There are many of these opportunities, that are largely organised by clubs, programme leaders and Imperial College Business School Careers. Last term, Careers coordinated a fantastic day-long workshop run by the founder of an Indian charity funded by the United Nations Development Programme. This was attended by students from several programmes in the Business School, but largely MSc Climate Change Management & Finance and MSc International Health Management.
How have you benefited from the Business School’s connection to the Imperial College London community, and the programmes connection to the Grantham Institute?
Several of our lecturers have been researchers at the Grantham Institute, and there have been several opportunities to network with the community there - talks, coffee mornings etc.
What are your future career goals and how have they been realised since being at Imperial?
I’m passionate about reducing anthropogenic climate and environmental change, and my future career goal is to have as large an impact towards this goal as I can – by listening to others, learning from their experiences and inspiring change. At Imperial Business School, I am surrounded by the business leaders of the future, and supported by my MSc Climate Change Management & Finance cohort who aspire to a similar goal. What better way to form friendships, and at the same time build a network to help you achieve your life goals!
How did the services from Careers help you in your professional development?
Imperial College Business School Careers are phenomenal. You can book an unlimited number of CV/cover letter/LinkedIn profile review sessions in-person or over Skype, and I was able to have several hour-long interview sessions with industry experts once an interview had been confirmed. I can’t imagine any better support elsewhere.
However, it should be said that the Business School are very focused on each student getting a great job. To begin one of our first lectures, we were told, “so we all know why you’re here – to get a job”. At the time, I remember feeling quite defensive – surely we’re here to help solve climate change! But in hindsight, it certainly helps to be fantastically well-connected (with security of a future role) while learning how to have an impact in the wider world.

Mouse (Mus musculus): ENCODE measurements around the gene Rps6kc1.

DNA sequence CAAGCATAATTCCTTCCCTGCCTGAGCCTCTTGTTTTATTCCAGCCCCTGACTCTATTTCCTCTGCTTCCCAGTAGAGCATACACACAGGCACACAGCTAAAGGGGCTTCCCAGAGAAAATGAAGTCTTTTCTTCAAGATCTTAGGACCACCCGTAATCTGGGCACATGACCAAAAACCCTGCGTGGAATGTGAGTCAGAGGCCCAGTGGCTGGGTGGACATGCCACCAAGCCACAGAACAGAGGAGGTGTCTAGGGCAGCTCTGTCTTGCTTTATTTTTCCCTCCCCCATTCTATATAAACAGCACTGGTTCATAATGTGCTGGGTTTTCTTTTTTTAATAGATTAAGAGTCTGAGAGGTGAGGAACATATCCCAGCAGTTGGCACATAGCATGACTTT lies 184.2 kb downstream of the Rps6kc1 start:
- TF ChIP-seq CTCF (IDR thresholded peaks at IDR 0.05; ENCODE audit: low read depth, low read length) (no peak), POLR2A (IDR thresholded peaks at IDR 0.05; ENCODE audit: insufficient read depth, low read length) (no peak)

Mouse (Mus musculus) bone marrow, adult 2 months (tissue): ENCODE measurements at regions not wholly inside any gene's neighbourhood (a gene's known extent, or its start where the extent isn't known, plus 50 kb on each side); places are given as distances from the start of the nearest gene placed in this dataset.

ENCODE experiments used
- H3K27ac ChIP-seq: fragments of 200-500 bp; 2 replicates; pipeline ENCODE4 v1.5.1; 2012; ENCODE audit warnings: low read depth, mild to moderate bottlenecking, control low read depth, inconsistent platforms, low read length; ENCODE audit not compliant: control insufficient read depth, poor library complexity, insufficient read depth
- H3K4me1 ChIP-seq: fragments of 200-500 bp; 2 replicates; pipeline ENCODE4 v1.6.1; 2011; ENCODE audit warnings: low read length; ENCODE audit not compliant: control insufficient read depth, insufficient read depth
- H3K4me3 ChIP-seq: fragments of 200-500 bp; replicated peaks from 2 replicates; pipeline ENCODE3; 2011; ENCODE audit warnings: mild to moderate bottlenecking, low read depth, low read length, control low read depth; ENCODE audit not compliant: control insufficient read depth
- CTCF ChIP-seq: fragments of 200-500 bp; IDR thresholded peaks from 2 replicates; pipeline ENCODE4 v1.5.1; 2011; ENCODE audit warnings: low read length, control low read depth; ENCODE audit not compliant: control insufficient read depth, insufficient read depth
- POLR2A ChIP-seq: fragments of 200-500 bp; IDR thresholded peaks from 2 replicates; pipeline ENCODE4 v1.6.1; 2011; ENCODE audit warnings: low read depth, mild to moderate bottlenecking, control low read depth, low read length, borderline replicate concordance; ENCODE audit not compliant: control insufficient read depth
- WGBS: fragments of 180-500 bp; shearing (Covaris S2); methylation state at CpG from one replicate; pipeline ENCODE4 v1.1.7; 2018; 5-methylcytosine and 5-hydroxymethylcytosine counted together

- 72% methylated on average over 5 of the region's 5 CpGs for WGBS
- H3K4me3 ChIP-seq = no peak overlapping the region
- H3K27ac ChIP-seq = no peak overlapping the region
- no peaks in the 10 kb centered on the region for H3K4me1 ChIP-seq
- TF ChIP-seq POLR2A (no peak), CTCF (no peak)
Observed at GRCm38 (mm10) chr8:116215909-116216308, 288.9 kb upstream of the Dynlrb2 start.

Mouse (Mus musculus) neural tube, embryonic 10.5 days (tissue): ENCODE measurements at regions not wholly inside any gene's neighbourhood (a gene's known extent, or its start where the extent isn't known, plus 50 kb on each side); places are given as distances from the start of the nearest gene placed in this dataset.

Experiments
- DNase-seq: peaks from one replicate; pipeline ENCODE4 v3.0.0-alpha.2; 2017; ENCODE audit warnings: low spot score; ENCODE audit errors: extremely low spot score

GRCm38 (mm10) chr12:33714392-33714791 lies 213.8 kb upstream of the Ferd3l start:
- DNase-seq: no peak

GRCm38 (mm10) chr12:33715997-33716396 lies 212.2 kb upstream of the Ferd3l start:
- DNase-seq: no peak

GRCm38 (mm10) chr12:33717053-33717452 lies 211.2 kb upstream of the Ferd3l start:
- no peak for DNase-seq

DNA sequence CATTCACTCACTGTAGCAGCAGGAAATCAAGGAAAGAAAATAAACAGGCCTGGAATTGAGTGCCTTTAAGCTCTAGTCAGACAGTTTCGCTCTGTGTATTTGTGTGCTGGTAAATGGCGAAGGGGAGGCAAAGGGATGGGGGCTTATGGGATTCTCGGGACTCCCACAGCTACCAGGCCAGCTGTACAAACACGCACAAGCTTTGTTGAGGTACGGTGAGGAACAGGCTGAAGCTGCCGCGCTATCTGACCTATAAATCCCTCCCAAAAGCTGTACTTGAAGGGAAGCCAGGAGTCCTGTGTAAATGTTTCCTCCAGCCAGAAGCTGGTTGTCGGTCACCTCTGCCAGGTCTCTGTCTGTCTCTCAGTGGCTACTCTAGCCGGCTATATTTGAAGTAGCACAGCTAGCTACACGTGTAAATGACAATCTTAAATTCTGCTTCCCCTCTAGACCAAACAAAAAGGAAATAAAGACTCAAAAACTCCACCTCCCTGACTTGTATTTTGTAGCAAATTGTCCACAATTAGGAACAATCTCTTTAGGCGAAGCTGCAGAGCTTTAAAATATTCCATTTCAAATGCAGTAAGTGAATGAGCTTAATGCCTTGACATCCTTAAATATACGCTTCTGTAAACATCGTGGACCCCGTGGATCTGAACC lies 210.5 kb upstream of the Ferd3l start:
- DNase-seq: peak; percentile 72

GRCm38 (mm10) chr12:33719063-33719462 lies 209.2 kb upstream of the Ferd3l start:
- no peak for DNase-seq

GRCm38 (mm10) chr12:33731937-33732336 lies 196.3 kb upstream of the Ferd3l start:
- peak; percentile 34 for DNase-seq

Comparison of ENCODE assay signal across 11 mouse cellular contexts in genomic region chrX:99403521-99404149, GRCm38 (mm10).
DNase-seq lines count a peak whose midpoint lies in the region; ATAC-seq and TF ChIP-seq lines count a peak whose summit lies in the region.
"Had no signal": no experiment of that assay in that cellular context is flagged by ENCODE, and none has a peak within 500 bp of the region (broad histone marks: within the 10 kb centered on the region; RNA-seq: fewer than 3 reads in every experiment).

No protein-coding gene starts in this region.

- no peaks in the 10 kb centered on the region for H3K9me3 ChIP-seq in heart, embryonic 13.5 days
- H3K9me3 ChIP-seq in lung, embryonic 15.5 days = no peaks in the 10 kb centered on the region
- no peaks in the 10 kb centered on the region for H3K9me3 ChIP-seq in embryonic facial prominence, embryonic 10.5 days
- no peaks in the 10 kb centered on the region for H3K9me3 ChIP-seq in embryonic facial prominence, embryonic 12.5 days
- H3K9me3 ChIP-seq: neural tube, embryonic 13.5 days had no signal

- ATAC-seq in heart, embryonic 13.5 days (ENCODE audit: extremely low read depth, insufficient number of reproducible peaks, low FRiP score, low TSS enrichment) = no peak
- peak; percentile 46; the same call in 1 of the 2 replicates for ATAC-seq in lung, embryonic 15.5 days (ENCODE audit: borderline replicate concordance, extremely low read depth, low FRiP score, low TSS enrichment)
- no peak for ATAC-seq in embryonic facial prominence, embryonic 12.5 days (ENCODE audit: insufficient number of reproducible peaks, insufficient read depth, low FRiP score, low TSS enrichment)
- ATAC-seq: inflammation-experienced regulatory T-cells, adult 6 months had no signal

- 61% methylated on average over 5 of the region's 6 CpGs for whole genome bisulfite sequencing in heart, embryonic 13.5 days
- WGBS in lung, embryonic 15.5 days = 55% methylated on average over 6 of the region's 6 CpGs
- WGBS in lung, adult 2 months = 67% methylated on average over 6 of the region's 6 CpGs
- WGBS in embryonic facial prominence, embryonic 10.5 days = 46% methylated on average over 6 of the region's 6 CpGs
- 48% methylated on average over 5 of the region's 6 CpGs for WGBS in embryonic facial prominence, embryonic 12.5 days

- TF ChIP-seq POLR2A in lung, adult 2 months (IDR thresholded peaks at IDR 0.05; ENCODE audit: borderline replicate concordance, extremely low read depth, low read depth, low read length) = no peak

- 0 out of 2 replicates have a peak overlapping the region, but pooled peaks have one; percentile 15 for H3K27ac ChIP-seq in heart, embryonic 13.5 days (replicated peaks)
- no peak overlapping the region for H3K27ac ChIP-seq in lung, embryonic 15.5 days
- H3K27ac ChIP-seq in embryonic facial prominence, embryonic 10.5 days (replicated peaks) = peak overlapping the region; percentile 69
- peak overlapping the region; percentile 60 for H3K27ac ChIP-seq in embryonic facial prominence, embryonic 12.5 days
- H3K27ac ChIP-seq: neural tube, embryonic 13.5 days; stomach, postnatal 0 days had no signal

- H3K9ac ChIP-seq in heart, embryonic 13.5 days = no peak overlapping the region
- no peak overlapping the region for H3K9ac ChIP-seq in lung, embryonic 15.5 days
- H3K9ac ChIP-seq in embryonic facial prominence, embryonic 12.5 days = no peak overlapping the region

Do you think studying in a central location such as London is beneficial for networking and career opportunities?
London is a fantastic place to network, attend interviews and company recruitment events. It’s also the centre of action for many climate conferences, strikes and talks. However, it’s also the third most expensive European city to live in and incredibly busy. I would advise that it’s worth visiting the city before spending a year here, but if you love city life, you’ll love London!
Where do you live in London and why did you choose to live there?
I am living with family and friends this year. Several students in the cohort are living together, and many within a 20-minute walk from campus.
When you’re not studying, what do you enjoy doing?
There are a number of business and non-business school activities to get involved with at Imperial. Outside of studying, I’m part of the Imperial Triathlon club, Imperial College Orchestra, tutor students regularly to pay my way, and run an infographics social media page – Emissions (check it out on Facebook!) – to clearly share the positive environmental impacts of a sustainable lifestyle.
Looking back to when you were applying for the programme, did you attend any online webinars or on-campus information sessions?
Pre-application, I just sent in the application and attended (and enjoyed) the short Skype interview. Post-offer, I talked to someone on the programme via the UniBuddy messaging system on the website. This conversation was one of the key factors that encouraged me to accept! I also attended the post-interview information session on campus, but it’s no problem if you can’t make it.
What advice would you give someone who is thinking about applying for the programme?
Check out the programme documents online, and get in touch with someone on the programme (I’m very happy to chat to anyone) over email or LinkedIn.